NVQs and SVQs are offered at different levels, which include courses relevant to managers or potential managers.
Initial training will depend on the amount of relevant prior experience gained in a retail or sales setting. Industry-specific training will occupy the early stages and may include travelling abroad or to other parts of the UK, as well as training in sales areas such as insurance and online booking systems.
Skills such as payroll matters can be learnt on the job, as can some management skills, like dealing with staff grievances. Training in these areas may be provided as part of the handover from the departing manager.
Continuing professional development (CPD) via training from their travel industry partners is encouraged by both the:
Information on training can also be found at the sector skills council for hospitality, passenger transport, travel and tourism People 1st.
Generally, the role of a travel agency manager offers a lot of scope for variety and progression. In larger companies, this may mean moving up the management ladder to area manager roles or to another specific area of the business such as PR, human resources or marketing.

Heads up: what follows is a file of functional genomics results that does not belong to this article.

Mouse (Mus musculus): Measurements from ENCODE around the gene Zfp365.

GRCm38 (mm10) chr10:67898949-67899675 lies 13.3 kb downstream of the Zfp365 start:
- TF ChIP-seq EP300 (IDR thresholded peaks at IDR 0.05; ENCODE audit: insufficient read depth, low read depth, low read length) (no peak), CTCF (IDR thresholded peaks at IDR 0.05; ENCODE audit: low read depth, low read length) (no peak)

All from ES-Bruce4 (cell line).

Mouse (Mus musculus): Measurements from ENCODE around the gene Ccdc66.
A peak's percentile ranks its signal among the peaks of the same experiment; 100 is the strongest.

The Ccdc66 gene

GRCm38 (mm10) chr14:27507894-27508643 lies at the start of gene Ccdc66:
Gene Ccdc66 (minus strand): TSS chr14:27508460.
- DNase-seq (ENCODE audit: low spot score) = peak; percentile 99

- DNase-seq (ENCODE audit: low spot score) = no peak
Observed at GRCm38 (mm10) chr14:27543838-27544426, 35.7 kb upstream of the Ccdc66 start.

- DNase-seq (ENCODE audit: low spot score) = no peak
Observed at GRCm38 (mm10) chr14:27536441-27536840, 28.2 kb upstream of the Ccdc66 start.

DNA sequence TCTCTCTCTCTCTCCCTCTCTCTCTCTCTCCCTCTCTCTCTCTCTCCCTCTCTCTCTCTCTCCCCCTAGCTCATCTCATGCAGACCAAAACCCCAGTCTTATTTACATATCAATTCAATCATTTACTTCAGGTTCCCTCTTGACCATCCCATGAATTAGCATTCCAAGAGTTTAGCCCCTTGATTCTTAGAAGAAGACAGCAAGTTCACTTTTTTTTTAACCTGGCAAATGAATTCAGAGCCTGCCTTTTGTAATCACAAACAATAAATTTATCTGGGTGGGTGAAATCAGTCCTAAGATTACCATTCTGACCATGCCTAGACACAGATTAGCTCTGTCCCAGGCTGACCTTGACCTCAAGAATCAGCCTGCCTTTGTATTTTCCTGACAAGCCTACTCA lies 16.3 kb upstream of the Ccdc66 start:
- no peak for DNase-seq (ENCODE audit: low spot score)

Many large tourism companies now have their own brands incorporating everything from hotels to airlines, so it's possible to move within these areas as well.
It may be necessary to relocate to gain promotion, especially when working for larger companies. If you're working for a smaller, independent company it might be necessary to move to another company for promotion.
However, the specialist knowledge gained through working in a niche area can facilitate a move in a new career direction. By specialising in a few chosen destinations, opportunities may arise to relocate or spend time working abroad where links may be forged with travel partners overseas.
Typically, a new entrant without experience would need to gain two to three years' experience as a sales consultant before being able to apply for a team leader position, and a further two to three years before applying for branch management roles.
Retention of staff can be a real difficulty however, and travel consultants especially tend to move around firms when starting out. This means staff may gain promotion faster, but the learning curve is steep and responsibilities increase quickly.
The larger, well-known companies would have an expectation that graduates would want to progress their career into management and can provide the training and motivation to achieve this.
Graduates may also be involved in staff training. This type of opportunity can provide the educational experience and skills necessary to enter areas such as tourism education.
The experience gained as a travel agency manager opens up opportunities in the wider tourism industry including hotels and leisure facilities, airlines and cruise ships.
Managers with a degree have a range of postgraduate opportunities open to them, including courses in leisure and business subjects.